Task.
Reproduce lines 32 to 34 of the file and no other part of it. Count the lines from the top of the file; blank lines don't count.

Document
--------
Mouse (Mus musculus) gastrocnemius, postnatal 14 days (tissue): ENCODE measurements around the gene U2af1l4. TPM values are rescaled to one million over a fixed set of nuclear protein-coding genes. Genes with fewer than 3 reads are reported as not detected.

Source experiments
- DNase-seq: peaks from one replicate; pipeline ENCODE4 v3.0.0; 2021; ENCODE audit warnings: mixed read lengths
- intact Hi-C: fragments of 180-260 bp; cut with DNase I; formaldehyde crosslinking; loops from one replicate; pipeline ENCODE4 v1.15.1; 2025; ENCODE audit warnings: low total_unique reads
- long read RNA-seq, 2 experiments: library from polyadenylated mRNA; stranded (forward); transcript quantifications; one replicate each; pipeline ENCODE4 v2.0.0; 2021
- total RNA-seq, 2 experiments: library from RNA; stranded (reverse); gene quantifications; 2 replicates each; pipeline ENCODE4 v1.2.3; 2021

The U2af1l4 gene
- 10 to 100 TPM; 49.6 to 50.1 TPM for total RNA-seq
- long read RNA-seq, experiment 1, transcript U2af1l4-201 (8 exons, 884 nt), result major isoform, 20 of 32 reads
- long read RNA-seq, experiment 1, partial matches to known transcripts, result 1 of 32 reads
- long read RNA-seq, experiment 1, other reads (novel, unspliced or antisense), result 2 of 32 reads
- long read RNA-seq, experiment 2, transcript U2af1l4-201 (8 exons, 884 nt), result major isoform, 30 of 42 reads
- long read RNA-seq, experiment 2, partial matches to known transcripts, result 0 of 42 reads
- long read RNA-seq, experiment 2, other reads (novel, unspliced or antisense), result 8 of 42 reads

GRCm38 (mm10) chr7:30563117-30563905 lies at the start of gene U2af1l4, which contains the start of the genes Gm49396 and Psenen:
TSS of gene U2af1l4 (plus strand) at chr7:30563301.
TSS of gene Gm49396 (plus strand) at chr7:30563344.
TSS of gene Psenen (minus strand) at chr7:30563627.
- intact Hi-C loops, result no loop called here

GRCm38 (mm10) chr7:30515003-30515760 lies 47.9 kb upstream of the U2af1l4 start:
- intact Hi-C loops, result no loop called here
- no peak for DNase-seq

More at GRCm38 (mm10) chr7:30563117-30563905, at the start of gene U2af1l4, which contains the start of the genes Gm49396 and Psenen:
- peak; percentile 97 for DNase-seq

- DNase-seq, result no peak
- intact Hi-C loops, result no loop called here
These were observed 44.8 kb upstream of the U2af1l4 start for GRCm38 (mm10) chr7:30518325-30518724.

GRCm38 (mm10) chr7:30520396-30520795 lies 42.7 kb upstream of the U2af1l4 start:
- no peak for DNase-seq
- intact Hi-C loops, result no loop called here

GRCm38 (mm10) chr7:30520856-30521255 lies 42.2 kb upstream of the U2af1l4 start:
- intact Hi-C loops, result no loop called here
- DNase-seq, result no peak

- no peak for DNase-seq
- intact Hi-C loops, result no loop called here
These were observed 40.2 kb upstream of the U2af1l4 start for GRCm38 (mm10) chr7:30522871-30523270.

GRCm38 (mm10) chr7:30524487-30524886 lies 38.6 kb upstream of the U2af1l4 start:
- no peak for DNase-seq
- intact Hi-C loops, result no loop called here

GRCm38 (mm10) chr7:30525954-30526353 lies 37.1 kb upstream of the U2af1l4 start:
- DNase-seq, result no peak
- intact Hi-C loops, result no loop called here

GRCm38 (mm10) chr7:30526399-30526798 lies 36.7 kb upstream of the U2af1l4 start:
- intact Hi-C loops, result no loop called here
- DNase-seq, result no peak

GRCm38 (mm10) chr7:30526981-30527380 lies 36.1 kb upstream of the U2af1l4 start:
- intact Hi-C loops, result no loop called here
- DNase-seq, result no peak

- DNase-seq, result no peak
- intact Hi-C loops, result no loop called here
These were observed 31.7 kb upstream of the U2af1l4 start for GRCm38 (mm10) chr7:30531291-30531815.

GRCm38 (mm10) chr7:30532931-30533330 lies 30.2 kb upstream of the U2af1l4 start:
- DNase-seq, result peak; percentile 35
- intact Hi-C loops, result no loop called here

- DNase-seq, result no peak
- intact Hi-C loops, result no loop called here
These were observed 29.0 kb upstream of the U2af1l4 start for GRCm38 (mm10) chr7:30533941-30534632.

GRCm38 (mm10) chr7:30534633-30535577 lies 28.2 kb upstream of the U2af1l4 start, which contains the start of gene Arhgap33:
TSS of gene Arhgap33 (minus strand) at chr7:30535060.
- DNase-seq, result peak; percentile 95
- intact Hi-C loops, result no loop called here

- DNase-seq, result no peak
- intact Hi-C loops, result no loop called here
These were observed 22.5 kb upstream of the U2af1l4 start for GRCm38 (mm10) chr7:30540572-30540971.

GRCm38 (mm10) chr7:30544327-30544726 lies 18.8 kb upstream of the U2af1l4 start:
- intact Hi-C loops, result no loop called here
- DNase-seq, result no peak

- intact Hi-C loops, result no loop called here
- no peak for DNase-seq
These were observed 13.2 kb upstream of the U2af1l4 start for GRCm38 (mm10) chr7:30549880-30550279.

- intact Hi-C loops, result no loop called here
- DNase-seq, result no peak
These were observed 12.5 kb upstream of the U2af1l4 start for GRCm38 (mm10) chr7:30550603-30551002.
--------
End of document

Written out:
- intact Hi-C loops, result no loop called here
- DNase-seq, result no peak

- no peak for DNase-seq